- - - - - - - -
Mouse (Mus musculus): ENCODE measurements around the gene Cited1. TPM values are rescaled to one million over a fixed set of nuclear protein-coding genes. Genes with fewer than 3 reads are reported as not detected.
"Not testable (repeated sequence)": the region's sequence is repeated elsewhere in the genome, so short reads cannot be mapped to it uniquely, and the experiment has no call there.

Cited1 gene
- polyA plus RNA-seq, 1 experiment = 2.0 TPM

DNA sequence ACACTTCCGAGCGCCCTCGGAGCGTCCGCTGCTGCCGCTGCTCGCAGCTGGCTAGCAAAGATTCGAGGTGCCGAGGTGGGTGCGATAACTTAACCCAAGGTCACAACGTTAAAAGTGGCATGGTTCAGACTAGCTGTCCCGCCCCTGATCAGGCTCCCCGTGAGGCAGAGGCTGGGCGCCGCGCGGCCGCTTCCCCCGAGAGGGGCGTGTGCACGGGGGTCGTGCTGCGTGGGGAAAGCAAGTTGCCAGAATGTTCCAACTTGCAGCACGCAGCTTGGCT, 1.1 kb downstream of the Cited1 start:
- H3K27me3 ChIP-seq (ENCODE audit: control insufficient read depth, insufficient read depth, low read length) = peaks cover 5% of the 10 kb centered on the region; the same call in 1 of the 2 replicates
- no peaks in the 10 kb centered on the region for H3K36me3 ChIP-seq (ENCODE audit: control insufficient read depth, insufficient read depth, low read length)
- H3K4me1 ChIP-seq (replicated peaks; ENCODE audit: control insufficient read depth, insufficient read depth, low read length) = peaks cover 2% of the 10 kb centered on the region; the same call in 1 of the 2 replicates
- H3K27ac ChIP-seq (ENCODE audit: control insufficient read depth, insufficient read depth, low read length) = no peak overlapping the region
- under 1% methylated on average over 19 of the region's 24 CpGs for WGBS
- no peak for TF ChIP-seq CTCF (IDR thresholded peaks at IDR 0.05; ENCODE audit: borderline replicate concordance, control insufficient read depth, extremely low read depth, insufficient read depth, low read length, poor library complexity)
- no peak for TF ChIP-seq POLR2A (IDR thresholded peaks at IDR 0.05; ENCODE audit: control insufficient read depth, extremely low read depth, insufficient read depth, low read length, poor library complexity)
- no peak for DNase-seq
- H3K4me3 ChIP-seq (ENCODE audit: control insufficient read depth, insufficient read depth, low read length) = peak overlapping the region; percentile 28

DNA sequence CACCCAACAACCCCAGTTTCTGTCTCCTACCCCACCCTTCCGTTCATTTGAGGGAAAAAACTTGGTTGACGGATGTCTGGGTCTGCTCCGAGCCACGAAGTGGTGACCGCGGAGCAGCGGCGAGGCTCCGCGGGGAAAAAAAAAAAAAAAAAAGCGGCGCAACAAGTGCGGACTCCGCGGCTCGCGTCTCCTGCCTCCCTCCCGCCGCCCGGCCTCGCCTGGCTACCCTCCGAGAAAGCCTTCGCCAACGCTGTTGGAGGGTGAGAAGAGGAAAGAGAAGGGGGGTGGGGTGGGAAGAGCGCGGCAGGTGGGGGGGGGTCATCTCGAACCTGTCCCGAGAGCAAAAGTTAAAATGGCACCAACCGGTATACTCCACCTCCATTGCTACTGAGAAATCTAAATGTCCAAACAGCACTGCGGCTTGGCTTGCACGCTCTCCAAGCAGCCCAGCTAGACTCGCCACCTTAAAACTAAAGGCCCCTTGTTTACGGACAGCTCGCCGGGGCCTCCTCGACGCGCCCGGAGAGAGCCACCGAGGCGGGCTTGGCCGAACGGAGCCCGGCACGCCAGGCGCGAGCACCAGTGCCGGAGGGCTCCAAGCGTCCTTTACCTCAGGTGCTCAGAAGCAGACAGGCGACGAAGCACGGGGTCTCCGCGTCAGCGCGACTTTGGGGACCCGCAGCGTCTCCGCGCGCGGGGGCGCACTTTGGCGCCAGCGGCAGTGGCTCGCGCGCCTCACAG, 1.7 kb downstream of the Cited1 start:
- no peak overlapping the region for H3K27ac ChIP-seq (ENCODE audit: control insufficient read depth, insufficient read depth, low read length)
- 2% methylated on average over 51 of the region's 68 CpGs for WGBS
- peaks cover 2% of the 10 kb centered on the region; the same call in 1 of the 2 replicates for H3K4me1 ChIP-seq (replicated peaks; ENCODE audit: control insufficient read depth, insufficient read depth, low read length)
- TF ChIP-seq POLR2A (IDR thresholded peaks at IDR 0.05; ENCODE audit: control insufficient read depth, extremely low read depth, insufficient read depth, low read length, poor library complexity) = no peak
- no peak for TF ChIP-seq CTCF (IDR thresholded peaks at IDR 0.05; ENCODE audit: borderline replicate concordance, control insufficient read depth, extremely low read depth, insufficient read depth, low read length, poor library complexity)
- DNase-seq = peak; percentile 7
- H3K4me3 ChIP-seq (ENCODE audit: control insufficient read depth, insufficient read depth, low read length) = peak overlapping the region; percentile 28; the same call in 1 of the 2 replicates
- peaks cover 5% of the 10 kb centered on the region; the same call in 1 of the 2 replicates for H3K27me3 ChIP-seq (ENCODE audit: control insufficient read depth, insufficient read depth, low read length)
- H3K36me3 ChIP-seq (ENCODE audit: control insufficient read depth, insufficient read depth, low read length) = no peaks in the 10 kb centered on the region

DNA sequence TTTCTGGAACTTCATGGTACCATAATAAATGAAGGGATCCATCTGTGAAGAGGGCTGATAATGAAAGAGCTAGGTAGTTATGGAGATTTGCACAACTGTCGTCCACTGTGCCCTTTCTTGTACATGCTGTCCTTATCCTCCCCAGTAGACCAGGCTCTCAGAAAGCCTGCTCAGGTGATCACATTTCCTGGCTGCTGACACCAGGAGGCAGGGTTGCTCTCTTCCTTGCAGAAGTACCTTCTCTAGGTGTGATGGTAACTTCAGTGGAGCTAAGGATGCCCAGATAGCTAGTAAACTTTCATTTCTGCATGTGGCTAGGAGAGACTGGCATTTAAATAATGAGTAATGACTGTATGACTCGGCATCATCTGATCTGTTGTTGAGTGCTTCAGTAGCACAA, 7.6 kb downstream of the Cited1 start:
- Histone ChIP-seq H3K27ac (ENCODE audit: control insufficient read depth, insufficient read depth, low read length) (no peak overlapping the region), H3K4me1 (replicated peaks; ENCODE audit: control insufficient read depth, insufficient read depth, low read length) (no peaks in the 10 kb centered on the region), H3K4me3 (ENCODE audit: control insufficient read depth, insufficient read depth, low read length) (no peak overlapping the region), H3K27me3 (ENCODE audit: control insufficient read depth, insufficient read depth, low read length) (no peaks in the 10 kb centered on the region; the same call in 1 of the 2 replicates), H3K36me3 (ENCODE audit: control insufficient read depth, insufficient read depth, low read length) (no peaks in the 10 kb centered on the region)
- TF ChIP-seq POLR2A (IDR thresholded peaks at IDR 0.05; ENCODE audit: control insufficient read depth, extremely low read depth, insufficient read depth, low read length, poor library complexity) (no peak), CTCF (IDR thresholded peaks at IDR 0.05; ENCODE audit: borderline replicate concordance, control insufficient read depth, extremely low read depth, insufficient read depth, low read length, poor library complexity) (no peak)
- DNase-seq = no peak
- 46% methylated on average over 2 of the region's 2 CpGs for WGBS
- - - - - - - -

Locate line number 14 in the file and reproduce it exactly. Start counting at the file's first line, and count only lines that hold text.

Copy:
- H3K4me3 ChIP-seq (ENCODE audit: control insufficient read depth, insufficient read depth, low read length) = peak overlapping the region; percentile 28